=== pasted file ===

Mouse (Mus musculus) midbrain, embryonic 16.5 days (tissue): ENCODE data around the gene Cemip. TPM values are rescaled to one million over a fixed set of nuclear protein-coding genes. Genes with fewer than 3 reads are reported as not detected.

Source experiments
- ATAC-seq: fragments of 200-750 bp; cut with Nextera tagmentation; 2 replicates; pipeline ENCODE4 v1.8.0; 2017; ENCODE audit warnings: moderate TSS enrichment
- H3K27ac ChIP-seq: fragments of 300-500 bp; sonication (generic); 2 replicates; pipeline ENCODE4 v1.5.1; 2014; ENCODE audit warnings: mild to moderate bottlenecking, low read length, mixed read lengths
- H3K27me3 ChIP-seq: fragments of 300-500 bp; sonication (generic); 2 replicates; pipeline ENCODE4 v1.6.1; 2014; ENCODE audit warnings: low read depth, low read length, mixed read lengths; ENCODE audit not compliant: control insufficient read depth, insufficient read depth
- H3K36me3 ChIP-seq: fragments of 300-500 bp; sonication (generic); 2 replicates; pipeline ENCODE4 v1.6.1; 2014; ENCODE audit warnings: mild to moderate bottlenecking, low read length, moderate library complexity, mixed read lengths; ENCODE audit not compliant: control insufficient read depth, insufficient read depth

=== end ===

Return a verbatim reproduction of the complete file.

Mouse (Mus musculus) midbrain, embryonic 16.5 days (tissue): ENCODE data around the gene Cemip. TPM values are rescaled to one million over a fixed set of nuclear protein-coding genes. Genes with fewer than 3 reads are reported as not detected.

Source experiments
- ATAC-seq: fragments of 200-750 bp; cut with Nextera tagmentation; 2 replicates; pipeline ENCODE4 v1.8.0; 2017; ENCODE audit warnings: moderate TSS enrichment
- H3K27ac ChIP-seq: fragments of 300-500 bp; sonication (generic); 2 replicates; pipeline ENCODE4 v1.5.1; 2014; ENCODE audit warnings: mild to moderate bottlenecking, low read length, mixed read lengths
- H3K27me3 ChIP-seq: fragments of 300-500 bp; sonication (generic); 2 replicates; pipeline ENCODE4 v1.6.1; 2014; ENCODE audit warnings: low read depth, low read length, mixed read lengths; ENCODE audit not compliant: control insufficient read depth, insufficient read depth
- H3K36me3 ChIP-seq: fragments of 300-500 bp; sonication (generic); 2 replicates; pipeline ENCODE4 v1.6.1; 2014; ENCODE audit warnings: mild to moderate bottlenecking, low read length, moderate library complexity, mixed read lengths; ENCODE audit not compliant: control insufficient read depth, insufficient read depth